How long have you been writing? As a novelist, four years. My first novel, The Passionate Palazzo, set in Rome in 1978 when I was living there, came out in 2013.

What was the hardest part of writing this book? The hardest part about writing Milk and Honey on the Other Side was not letting the fascinating history of the period get in the way of a good fictionalized story.

What did you enjoy most about writing this book?

That I think I captured the feel of the place and the time in which the story is set and the way people behaved -- and that readers will be able to sense it too.

What is the biggest thing that people THINK they know about your subject/genre, that isn't so? I don't think a lot of  people (especially young people) know just how hard it was for women to assert themselves back 100 years ago, nor just how fraught with danger relations between the races were, especially if those relations had any hint of the sexual.

What is the most important thing that people DON'T know about your subject/genre, that they need to know? 

How much the country, even the South, was beginning to change after the Great War and into the 1920s, starting with women getting the vote and throwing off their corsets, as it were.
What makes your book stand out from the crowd?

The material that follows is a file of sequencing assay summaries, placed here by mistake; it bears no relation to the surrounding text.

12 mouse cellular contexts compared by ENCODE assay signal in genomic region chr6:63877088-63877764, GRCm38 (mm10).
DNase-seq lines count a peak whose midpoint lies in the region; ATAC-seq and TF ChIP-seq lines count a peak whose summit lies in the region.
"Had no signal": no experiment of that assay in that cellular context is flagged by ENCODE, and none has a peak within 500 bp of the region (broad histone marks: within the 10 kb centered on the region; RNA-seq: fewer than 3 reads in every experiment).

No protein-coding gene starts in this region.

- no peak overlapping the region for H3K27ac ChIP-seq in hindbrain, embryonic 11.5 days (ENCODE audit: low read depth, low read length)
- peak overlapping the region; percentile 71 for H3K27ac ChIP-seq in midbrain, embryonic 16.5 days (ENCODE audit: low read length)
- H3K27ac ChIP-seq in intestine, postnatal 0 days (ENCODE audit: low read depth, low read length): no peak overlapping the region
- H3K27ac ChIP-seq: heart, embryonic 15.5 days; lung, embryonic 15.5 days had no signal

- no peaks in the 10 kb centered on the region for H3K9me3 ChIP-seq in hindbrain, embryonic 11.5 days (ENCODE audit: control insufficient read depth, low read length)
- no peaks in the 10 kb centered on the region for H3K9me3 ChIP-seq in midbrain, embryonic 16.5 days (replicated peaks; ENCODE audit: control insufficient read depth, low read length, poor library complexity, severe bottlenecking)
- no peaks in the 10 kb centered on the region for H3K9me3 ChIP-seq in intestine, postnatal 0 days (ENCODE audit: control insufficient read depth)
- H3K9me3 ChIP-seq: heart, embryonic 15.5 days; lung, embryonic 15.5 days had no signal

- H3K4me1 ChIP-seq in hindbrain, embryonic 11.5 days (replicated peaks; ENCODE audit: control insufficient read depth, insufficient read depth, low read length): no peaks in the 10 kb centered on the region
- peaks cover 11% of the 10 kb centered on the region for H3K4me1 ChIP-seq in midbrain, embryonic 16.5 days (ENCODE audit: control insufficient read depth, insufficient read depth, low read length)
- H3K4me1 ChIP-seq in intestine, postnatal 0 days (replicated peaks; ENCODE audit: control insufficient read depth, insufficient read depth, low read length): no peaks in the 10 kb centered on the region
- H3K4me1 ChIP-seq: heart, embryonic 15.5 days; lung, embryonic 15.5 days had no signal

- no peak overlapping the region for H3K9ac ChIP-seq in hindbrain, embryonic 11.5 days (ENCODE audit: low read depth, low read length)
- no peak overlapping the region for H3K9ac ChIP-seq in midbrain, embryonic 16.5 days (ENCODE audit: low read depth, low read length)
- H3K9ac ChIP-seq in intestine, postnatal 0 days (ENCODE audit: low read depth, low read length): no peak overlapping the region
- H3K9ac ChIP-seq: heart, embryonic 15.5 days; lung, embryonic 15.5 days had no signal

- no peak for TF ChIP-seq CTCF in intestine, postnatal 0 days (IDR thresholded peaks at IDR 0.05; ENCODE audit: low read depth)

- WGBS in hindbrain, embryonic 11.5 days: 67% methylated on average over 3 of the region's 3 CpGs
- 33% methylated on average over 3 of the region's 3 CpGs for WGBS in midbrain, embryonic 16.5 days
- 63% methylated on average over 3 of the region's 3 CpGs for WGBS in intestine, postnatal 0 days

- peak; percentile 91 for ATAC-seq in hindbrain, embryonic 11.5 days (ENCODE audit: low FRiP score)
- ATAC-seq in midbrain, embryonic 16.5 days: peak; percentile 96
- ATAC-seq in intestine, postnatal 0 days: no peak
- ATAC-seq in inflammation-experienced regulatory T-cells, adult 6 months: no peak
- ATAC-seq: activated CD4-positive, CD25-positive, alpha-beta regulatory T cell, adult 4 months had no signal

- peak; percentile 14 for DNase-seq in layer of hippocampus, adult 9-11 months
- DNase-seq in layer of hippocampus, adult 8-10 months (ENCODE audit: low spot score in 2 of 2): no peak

I think it's both a compelling love story and at the same time a family saga shaped by the political and cultural winds blowing across the country at the time (1918-1930).

What question do you wish that someone would ask about your book, but nobody has? Write it out here, then answer it. How did you presume to write about a young black man since you are a not-so-young white woman?

I fell in love with this character -- who is based on a number of black men I have been acquainted with over the years. What they have in common is their decency and their striving to better their lot. I tried to imagine just how much MORE difficult that would have been 100 years ago, but I knew there were such people. In fact, I had always heard stories about such folks when growing up. I wanted to try my best to draw such a portrait in the character of Curtis Jefferson in the novel.

What does your "writing cave" look like? Hardly a cave. In Vicksburg, where I wrote half the book, it was on the sunporch in the house I inherited from my mother, full still of her beautiful plants and with hummingbirds and neighborhood cats outside the many windows. In Los Angeles, my preferred space is a patio table in the backyard, where I can sit under an umbrella and work most months of the year.

Do you use music as inspiration? Can you tell us about what type of music inspires you? I usually opt for silence when I write but when I edit I sometimes turn to Bach's Brandenburg Concerti or big band music from the '30's and 40's.

Must have beverage & snack while writing? In the morning when I'm writing a cup of strong coffee is just the ticket: if at night I'm happy with what I'm editing, a glass of cold white wine from the California Central Coast is just the thing. 


Thank you for sharing your process, and thoughts about your book.  
You can find her, 
 

Name: Elizabeth Guider

Email address: elizabethguider@hotmail.com

All social media links: All under my name: Facebook (authorElizabethGuider), LinkedIn, Twitter (#GuiderElizabeth), Goodreads



BUY LINKS

https://www.amazon.com/author/elizabeth.guider

https://www.foundationsbooks/library

https://www.goodreads.com/author/show/7080392.Elizabeth_Guider